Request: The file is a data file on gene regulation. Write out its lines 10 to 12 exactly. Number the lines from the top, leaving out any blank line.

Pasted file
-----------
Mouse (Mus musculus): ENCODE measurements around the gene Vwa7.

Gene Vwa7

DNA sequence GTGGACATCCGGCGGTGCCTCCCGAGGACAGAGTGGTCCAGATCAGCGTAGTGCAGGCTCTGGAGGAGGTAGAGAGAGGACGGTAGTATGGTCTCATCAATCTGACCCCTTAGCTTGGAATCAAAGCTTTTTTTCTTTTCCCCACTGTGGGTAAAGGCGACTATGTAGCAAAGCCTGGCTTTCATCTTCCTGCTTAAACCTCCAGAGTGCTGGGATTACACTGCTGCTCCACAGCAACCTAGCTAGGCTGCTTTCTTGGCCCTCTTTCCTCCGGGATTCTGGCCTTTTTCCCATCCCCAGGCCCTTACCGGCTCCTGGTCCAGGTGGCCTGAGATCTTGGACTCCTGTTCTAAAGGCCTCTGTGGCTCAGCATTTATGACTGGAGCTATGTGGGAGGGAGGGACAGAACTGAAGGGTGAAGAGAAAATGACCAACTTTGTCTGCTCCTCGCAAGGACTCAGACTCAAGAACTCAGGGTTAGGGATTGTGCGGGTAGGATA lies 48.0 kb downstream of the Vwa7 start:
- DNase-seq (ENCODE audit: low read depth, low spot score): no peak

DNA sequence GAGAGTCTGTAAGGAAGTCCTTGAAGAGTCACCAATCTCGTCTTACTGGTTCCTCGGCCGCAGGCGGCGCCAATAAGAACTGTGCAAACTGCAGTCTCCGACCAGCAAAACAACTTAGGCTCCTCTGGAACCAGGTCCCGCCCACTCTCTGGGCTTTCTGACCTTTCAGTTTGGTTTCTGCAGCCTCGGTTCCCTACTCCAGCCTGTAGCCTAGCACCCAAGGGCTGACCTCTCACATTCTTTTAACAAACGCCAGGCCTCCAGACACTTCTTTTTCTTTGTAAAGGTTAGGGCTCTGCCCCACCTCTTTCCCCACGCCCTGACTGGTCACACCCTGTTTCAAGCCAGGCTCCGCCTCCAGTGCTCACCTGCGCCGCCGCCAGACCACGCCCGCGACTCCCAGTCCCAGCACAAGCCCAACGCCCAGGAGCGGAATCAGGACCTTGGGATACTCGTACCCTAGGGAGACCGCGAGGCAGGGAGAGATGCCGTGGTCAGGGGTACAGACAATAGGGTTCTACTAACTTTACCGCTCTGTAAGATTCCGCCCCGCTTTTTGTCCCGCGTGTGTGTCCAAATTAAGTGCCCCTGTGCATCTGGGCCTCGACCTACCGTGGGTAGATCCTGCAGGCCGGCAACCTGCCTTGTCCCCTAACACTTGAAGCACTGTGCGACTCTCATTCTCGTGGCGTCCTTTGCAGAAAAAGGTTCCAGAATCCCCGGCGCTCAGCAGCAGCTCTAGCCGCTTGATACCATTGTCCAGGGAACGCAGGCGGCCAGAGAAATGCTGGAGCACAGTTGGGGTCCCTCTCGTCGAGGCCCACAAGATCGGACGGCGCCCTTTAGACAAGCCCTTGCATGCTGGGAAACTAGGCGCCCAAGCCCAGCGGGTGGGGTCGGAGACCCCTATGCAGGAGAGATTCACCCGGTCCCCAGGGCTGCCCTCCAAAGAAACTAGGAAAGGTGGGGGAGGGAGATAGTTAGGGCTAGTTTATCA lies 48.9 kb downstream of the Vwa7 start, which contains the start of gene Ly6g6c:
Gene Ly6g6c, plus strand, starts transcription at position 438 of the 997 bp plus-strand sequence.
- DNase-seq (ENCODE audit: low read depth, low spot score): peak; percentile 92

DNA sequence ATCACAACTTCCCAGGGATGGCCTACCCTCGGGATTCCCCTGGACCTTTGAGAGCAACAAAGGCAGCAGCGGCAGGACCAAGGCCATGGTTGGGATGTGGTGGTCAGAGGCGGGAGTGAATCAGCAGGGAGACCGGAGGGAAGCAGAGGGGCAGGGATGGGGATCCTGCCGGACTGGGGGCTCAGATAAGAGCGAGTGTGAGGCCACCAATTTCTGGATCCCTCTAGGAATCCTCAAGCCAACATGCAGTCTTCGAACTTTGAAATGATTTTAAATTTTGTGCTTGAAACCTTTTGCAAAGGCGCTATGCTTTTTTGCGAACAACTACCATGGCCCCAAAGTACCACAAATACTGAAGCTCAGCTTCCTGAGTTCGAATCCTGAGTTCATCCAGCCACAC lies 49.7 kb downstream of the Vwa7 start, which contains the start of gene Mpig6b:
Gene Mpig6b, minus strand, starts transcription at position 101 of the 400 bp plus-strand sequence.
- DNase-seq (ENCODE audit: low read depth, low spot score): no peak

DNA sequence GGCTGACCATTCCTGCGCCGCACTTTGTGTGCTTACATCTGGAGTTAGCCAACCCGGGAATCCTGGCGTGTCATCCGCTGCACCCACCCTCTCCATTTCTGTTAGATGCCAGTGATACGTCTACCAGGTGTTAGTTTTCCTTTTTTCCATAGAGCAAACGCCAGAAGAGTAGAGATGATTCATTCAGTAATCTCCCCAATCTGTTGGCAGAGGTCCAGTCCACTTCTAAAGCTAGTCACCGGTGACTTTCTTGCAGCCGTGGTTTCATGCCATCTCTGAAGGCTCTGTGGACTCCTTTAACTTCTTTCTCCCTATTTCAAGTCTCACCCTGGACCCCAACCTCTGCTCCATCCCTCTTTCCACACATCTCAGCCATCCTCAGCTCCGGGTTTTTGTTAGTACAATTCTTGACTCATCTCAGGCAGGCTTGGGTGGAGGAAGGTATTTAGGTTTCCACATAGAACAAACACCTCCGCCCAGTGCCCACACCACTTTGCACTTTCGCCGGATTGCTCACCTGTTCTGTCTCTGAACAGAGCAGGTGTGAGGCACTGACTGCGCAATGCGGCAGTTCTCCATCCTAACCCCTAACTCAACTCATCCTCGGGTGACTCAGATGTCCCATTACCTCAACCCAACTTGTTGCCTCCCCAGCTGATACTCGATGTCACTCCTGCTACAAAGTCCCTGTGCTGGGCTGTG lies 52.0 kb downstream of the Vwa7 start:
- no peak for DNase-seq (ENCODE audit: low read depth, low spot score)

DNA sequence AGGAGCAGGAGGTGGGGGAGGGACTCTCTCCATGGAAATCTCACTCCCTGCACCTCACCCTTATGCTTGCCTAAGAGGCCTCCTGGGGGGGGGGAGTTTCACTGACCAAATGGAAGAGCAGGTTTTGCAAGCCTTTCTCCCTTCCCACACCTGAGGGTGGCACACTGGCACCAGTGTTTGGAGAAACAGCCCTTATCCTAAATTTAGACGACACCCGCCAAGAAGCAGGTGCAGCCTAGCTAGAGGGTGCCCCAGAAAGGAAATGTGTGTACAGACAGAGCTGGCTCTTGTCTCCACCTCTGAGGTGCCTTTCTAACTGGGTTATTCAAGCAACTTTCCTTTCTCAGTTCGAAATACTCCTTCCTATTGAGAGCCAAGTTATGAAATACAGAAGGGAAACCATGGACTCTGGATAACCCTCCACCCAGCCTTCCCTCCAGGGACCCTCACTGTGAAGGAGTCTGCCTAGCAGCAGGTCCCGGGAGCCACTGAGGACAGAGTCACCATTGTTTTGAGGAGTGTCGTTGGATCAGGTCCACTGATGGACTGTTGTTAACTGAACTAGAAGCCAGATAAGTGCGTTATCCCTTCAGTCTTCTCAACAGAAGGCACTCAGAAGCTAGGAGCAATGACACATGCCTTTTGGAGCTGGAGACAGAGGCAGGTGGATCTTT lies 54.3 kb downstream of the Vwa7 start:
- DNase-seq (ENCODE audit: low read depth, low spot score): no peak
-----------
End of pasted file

- DNase-seq (ENCODE audit: low read depth, low spot score): no peak

DNA sequence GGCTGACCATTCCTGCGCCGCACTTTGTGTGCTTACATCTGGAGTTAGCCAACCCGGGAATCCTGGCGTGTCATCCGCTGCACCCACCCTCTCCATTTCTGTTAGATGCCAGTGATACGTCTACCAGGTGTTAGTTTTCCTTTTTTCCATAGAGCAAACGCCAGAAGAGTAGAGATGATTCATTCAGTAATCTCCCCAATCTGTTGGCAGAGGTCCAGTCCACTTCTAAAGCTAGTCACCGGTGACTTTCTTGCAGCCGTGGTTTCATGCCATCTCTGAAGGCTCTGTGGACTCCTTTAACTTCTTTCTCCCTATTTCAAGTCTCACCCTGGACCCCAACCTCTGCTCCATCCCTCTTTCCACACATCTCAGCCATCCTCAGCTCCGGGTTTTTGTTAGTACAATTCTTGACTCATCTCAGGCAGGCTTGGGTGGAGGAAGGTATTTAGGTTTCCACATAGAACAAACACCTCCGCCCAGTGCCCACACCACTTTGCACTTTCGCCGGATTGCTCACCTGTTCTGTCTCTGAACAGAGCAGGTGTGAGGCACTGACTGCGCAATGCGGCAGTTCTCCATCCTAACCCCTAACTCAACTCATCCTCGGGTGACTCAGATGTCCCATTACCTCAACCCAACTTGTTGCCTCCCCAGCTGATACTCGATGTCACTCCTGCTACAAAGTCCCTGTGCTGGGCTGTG lies 52.0 kb downstream of the Vwa7 start:
- no peak for DNase-seq (ENCODE audit: low read depth, low spot score)